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|Volume 11 |Issue 20| May 18, 2012 ||
Diverting people's attention from a burning issue might give the government some temporary respite, but it will have to pay heavily in the long run
European Union envoys, at a press conference in the capital on May 9, have said that Bangladesh's image abroad faces a serious crisis because of political violence, hartals, corruption and disappearances. Such unwarranted incidents, in view of the diplomats, give a negative signal to the outside world and discourage foreign investments in Bangladesh despite its huge potential. The EU diplomats have also stressed the need for a dialogue between major parties to end disagreements regarding holding the next general election in a free and fair manner.
Before the EU envoys have voiced their concern, visiting US Secretary of State Hillary Clinton, Indian Finance Minister Pranab Mukherjee and Japanese Deputy Prime Minister (DPM) Katsuya Okada strongly spoke about the issues of corruption, political violence, forced disappearances and human rights violation, etc.
It has been perceived that the issues raised by the visiting dignitaries and the EU diplomats will dominate the country's politics for at least some days. People aware of politics and governance want politicians to hold constructive debates on the issues, as a dialogue between the ruling and opposition parties is crucial.
But the entire political landscape have suddenly taken a different turn as some ministers—Finance Minister AMA Muhith, LGRD Minister Syed Ashraful Islam and Industries Minister Dilip Barua – have mercilessly attacked Prof Muhammad Yunus and Sir Fazle Hasan Abed. What have these two iconic figures done to deserve such attacks? At a meeting with Hillary, they spoke in favour of the restoration of the caretaker government system to peacefully hold the next parliamentary polls. Muhith and Ashraf also castigated Hillary for her remarks on Grameen Bank.
Was the bashing of the country's two iconic characters by three senior ministers pre-planned or did it happen spontaneously? The ministers know the answer. But what is evident from their words is that the government has successfully diverted people's attention from issues as crucial as corruption, hartals, and holding political dialogue. Civil society leaders, professionals are politicians are now reacting to the ministers' diatribe against Yunus and Abed. Media is also running reports on the exchange of words.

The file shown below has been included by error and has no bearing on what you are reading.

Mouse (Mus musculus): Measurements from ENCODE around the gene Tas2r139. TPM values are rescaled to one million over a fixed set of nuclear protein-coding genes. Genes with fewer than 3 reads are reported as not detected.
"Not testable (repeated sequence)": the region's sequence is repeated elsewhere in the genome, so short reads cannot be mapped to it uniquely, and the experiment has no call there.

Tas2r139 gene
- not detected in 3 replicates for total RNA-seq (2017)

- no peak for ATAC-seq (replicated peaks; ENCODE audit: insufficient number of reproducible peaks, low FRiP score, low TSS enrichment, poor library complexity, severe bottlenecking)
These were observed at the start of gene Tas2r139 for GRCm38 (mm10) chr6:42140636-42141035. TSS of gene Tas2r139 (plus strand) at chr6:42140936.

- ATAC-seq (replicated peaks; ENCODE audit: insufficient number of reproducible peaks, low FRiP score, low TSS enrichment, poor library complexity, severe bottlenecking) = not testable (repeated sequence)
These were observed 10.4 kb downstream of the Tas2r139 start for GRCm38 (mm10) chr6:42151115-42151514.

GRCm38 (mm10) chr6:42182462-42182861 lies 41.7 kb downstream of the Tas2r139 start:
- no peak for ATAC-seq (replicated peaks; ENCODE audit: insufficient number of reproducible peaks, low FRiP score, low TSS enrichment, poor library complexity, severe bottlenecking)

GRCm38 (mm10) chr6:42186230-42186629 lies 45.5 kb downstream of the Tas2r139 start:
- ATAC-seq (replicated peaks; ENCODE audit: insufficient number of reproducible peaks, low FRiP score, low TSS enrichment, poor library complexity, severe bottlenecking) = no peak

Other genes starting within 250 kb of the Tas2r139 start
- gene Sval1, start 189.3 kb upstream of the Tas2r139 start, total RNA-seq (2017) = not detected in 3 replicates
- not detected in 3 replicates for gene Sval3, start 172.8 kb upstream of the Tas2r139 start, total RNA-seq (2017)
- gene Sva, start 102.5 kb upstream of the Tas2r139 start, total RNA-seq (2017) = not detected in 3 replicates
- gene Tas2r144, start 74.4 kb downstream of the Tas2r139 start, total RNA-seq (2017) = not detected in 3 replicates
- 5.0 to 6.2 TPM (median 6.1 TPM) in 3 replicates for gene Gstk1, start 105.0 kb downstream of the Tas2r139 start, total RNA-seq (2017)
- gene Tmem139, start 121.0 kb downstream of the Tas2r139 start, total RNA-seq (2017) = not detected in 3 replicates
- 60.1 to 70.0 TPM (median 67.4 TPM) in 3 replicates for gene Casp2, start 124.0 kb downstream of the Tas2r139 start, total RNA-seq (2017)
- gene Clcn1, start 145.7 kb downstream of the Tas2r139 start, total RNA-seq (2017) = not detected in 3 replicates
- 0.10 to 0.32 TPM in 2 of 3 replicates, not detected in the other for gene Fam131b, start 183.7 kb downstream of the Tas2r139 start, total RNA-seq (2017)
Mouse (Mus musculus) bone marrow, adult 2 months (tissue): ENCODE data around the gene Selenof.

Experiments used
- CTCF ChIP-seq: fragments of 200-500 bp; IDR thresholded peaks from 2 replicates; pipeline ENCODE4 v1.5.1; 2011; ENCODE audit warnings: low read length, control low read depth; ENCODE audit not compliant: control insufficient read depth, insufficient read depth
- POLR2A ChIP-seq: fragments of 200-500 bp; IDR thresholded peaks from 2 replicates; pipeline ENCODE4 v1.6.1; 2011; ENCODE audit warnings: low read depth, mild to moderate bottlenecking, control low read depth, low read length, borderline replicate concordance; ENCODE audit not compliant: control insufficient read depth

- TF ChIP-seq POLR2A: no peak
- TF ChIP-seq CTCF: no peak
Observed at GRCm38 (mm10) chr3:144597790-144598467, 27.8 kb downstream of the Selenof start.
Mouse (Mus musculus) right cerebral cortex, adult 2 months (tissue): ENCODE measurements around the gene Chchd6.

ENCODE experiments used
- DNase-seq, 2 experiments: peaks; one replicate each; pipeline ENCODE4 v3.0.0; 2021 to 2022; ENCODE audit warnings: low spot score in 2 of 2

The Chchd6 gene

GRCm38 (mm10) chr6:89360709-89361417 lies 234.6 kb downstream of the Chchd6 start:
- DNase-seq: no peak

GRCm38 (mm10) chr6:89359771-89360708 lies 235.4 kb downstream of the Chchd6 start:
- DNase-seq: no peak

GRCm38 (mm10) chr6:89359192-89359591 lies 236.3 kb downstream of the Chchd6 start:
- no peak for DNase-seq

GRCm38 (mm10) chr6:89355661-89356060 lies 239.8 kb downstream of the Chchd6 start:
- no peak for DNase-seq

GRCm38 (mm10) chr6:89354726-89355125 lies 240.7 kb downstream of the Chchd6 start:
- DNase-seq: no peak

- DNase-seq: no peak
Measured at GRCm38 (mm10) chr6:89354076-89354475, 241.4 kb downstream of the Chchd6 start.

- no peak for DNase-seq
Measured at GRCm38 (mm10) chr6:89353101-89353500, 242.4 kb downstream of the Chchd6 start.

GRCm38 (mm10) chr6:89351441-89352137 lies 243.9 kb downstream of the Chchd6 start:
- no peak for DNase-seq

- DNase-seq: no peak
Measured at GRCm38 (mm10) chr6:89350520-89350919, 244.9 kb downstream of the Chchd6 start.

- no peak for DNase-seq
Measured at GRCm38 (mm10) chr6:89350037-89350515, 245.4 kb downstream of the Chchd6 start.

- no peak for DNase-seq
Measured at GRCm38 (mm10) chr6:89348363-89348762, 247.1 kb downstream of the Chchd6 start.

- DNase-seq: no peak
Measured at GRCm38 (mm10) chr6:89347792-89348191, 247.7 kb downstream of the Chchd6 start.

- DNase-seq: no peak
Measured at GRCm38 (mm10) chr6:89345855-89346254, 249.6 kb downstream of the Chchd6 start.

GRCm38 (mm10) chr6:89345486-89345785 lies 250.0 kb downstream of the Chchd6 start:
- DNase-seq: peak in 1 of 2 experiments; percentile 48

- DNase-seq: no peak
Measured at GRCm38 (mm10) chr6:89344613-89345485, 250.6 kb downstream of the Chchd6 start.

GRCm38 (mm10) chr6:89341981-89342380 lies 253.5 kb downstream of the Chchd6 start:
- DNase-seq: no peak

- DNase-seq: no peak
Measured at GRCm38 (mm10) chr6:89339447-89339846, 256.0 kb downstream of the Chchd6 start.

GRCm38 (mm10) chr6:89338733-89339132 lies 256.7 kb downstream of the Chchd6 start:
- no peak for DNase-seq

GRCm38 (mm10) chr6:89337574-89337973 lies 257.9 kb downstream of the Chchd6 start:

Some other important incidents took place in recent times. Former railway minister Suranjit's Sengupta's personal aide and a top railway official were caught in the middle of the night with a sack full of money, giving birth to a storm in politics. Suranjit resigned, but he was made a minister without portfolio as his resignation was not ''accepted''. It sparked a constitutional debate. People's attention was again diverted when BNP leader Ilias Ali went missing. The BNP enforced dawn to dusk hartals for five days. The government began crackdown on the senior BNP leaders. So, the Suranjit issue gradually went out of the public radar the way the World Bank's allegation of grafts in Padma bridge project was made to disappear from people's mind by some other incidents. But can the government really hide or ignore the reality by diverting people's attention?
The observations made by the EU and the visiting dignitaries are indeed significant and none of us can deny the facts. Who are responsible for tarnishing the country's image abroad? The perverted political culture encourages the government to hold the opposition parties responsible for tarnishing the country's image. The previous governments were benefited by the unhealthy politics of their time and the incumbent one is also following suit by shifting the entire blame on the shoulder of opposition parties.